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Instead of accusing him of having a personal relationship with Teresa Kirkham, District Attorney General Russell Johnson told Property Assessor David Morgan to worry about learning how to do his own job.
“My best advice to you as a fellow public official is to concentrate on learning to do your job better,” Johnson told Morgan in a letter in late 2012.
“In my opinion you have had a few missteps already that are the result of inexperience in the position and over-eagerness to prove that you are better than Teresa, issues that played out in public meetings before the County Commission.”
Johnson’s reference was in response to Morgan erroneously petitioning the Roane County Commission last October to approve a $4,577 refund to First States Investors 4200 LLC.
A month went by before Morgan, elected to office in August, corrected his error.
Johnson’s letter was a response to one Mogan sent to the District Attorney’s office on Dec. 17, 2012. In that letter, Morgan asked Johnson to recuse his office from a Tennessee Bureau of Investigation probe Johnson initiated last year. He asked the TBI to look into allegations Morgan and his employees made against Kirkham and Melvin Moore, a chief appraiser for the assessor’s office during Kirkham’s tenure as property assessor.
“The public perception is that the former property assessor Ms. Teresa Kirkham has a personal relationship with you and other members of your staff, thereby making it an uneasy task to investigate the matters at hand,” Morgan wrote.
Assessor’s office employee Jerry Bare secretly recorded Moore watching pornography on an office computer.
In a signed statement, Bare claims Kirkham told him “she checked with the DA,” and Bare, not Moore, could be convicted of a crime.
Bare also said he was afraid Kirkham would “come after me and the appraisers,” for making a statement.
“Whether this relationship is perceived or real, these thoughts are in the minds of the appraisers and others in this community,” Morgan said in his letter to Johnson.
“The question of whether your office will be able to fairly investigate the issues involving Ms. Kirkham has come up many times over the past few weeks.”
“My suggestion to eliminate any concerns of impropriety between your office and the investigation dealing with Ms. Kirkham, would be to recuse your office from this investigation,” Morgan concluded.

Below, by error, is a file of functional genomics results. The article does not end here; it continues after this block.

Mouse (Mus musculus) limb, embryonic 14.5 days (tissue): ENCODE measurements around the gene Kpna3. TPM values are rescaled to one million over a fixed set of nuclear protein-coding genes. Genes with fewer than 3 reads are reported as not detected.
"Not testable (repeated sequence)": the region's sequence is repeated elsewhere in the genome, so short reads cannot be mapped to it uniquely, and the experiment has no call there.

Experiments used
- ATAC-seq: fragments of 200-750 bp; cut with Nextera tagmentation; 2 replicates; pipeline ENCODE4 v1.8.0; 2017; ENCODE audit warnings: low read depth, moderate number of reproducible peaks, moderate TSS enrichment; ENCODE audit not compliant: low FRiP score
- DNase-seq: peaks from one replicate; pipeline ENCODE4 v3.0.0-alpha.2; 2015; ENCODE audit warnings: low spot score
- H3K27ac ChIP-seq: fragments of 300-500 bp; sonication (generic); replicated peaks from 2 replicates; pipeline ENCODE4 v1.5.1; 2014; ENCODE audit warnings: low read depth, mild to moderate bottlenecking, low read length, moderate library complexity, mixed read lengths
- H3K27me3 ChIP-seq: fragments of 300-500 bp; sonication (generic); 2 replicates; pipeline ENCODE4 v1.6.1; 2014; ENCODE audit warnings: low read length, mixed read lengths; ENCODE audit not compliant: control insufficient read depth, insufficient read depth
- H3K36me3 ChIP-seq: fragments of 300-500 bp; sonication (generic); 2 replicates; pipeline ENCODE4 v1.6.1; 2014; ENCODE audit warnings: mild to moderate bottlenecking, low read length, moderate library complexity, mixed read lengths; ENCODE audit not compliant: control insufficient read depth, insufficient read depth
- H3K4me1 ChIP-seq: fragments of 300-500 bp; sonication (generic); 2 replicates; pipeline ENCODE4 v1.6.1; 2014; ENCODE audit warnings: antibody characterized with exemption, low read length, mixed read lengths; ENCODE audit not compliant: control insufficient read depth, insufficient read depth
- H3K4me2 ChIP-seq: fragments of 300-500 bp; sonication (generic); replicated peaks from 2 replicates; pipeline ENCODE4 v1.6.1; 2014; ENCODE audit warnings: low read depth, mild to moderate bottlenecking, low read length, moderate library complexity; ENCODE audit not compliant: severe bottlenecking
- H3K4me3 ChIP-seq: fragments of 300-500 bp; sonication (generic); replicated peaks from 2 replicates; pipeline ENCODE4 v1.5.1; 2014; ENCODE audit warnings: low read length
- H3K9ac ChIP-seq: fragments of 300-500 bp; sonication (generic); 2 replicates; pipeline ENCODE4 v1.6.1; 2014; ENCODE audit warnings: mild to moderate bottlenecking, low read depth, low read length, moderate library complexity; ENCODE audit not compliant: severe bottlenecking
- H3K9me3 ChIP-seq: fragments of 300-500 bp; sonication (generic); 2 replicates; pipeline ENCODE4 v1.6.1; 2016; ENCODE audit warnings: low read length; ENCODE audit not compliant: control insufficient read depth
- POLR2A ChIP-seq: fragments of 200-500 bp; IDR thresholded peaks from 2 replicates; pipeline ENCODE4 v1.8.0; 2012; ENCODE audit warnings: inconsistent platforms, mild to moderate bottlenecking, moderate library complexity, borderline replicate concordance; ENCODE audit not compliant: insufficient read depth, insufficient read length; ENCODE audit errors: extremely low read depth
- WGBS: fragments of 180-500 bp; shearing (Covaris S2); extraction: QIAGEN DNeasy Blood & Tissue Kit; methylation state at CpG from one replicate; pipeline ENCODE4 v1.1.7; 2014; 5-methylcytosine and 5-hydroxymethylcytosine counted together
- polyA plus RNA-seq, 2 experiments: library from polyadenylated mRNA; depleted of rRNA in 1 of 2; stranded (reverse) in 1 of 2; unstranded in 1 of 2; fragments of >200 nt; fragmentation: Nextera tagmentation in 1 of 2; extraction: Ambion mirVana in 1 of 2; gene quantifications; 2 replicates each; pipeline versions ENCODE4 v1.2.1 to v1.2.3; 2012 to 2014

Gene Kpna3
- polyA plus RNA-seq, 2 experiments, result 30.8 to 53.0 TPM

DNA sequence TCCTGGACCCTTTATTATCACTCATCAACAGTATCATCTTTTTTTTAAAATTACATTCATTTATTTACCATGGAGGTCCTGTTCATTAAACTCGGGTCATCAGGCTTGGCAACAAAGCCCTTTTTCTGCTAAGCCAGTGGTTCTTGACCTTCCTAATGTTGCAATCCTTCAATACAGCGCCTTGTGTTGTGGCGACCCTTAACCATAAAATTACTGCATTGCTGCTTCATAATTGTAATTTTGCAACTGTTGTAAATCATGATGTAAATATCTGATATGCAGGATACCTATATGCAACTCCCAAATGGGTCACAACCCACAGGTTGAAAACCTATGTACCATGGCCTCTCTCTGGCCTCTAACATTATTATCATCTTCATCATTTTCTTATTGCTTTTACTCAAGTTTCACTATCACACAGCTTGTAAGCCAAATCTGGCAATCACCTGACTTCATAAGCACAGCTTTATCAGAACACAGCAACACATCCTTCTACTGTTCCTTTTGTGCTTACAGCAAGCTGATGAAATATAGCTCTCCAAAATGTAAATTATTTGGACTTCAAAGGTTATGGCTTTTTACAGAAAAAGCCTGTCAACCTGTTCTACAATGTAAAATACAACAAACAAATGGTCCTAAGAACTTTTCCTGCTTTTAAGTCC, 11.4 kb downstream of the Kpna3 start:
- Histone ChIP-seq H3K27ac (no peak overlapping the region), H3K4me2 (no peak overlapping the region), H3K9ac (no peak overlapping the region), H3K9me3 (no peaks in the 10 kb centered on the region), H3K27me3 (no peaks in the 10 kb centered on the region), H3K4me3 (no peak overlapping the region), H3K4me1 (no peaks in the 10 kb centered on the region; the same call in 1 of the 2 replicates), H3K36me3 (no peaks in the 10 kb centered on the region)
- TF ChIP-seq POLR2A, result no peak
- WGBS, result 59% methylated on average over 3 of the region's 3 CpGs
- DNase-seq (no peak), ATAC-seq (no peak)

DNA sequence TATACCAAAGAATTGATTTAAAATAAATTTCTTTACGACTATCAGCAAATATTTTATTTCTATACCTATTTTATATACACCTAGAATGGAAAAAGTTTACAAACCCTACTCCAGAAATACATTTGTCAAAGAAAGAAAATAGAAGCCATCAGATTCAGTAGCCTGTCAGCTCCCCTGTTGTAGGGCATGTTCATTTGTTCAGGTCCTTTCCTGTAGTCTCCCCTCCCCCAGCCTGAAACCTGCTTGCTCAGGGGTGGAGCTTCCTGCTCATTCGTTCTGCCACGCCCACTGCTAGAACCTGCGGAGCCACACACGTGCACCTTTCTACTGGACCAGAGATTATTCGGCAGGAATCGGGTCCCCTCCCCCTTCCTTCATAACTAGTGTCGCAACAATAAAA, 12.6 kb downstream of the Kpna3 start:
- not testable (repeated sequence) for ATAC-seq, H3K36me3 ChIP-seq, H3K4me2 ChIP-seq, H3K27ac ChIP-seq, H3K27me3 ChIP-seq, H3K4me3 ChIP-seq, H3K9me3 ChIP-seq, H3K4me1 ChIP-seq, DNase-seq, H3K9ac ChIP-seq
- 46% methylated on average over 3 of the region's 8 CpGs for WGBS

Johnson responded to Morgan’s letter a few days letter.
“David, I realize that you are a political opponent of Teresa Kirkham and that you and some members of your office are scared of Teresa because of her perceived power and wealth. I am not,” Johnson said.
He also said he wouldn’t be influenced by Morgan’s assertions.
“I do not share the same opinion that you have as to public perception, no matter how hard that you or your associates may work to shape that perception through the traditional or social media,” Johnson said.
“I will not be influenced, intimidated or threatened either by you, Teresa Kirkham or whatever is rumored or gossiped on social media in an effort by one side or the other in an attempt to shape public perception.”
Commissioners questioned Morgan about the $4,577 refund error during a meeting on Dec. 10.
“Fortunately, the refund check was sent back,” Commissioner Ron Berry said. “Otherwise, we could have been in a situation where that $4,577 got through the cracks.
“Fortunately, Ms. Wilma (Eblen), the trustee, was all over it and was protecting our interest,” Berry added.
Johnson asked the Tennessee Comptroller’s Office to investigate the erroneous refund.
The findings were presented to the grand jury in February. Morgan was not charged with a crime.
“This matter appears to have been the result of an oversight by assessor Morgan or a misunderstanding as to his legal authority regarding refunds,” concluded the comptroller’s assistant general counsel.
Results of the TBI investigation into Kirkham and Moore was also presented to the grand jury. The allegations Morgan and his employees made did not result in criminal charges.
“The grand jury, after receiving the full investigative report and hearing testimony from the TBI agent, determined that the action of the former employee did not amount to criminal conduct,” an addendum to the February grand jury report said.
“Furthermore, the grand jury felt that the actions of Kirkham, upon learning of the inappropriate computer use, were based in part upon advice from an attorney at CTAS (County Technical Assistance Service) and not of a criminal nature.”
Johnson also shared some of his thoughts about Kirkham.
“I learned early on in this office that she is a lightning rod for controversy, whether the allegations have merit or are merely politically motivated,” Johnson wrote.
Morgan defeated Kirkham in last year’s election.
“I think, no matter how well or not Teresa may have done her job on a daily basis, that her controversial personal style made it almost impossible for her to continue in that position,” Johnson said in the letter. “Your (Morgan’s) successful election is evidently proof of my assessment.”